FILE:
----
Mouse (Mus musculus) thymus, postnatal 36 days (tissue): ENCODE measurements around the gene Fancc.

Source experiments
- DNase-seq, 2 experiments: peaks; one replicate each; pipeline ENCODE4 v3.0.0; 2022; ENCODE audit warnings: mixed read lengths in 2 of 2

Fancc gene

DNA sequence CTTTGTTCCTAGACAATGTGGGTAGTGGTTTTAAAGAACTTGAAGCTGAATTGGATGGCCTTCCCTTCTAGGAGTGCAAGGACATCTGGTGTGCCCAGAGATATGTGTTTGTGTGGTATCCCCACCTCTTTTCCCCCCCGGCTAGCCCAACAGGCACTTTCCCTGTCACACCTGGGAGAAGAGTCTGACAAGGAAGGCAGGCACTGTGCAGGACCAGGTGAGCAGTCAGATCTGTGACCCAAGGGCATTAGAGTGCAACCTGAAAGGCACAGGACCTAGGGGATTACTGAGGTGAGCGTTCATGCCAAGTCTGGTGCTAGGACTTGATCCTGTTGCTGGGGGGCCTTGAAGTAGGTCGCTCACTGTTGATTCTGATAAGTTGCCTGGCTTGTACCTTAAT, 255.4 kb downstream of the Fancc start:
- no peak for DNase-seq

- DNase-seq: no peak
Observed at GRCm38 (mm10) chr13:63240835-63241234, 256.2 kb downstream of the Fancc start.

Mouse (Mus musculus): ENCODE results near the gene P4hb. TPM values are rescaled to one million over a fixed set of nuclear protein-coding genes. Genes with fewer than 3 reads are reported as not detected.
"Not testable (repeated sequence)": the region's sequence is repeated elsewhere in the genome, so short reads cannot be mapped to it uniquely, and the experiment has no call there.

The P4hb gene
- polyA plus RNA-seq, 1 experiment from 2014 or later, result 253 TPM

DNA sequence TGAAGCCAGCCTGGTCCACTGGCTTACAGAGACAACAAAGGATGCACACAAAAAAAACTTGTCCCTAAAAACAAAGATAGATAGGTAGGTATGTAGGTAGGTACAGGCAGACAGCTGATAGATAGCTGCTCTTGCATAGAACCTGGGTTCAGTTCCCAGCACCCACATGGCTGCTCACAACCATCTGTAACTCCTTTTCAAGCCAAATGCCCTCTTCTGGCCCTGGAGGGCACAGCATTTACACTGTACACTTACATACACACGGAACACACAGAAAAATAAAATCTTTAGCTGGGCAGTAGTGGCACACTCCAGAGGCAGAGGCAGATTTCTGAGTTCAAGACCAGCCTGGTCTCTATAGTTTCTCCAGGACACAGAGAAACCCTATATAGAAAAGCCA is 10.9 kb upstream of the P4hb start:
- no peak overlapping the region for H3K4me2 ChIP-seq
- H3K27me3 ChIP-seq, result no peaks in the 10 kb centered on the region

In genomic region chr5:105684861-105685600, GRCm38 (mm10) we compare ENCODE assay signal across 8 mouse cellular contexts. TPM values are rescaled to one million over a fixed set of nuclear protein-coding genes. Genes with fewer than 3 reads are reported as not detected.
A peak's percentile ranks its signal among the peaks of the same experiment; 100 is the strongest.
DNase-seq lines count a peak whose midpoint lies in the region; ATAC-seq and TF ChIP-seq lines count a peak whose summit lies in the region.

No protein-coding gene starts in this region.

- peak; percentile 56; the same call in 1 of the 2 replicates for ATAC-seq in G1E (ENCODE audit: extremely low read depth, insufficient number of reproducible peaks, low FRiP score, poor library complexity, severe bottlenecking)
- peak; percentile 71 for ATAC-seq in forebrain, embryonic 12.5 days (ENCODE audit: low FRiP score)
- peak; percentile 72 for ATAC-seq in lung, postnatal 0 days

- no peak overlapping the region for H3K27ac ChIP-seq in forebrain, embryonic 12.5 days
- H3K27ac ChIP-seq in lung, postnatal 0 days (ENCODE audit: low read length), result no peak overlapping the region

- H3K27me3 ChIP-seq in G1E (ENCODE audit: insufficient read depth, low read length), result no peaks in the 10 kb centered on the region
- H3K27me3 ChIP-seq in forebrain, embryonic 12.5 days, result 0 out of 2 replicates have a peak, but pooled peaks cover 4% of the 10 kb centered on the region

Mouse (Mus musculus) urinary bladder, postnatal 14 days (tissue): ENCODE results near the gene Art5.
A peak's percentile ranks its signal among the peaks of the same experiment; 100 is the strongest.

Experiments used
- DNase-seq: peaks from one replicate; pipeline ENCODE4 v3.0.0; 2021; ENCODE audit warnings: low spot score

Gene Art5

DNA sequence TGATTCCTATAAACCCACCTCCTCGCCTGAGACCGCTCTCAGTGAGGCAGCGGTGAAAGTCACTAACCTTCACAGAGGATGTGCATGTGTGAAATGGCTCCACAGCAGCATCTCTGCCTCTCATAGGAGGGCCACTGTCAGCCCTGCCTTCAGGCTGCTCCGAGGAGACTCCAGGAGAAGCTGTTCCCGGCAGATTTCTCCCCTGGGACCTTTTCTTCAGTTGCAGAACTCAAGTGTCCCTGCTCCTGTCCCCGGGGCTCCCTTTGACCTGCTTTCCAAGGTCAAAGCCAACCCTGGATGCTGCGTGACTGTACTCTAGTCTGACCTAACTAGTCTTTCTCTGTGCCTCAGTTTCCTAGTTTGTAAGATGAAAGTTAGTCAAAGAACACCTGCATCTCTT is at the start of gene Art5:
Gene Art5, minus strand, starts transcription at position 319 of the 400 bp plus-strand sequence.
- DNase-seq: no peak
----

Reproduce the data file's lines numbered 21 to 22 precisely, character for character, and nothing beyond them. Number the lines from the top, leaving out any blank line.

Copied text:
- peak; percentile 71 for ATAC-seq in forebrain, embryonic 12.5 days (ENCODE audit: low FRiP score)
- peak; percentile 72 for ATAC-seq in lung, postnatal 0 days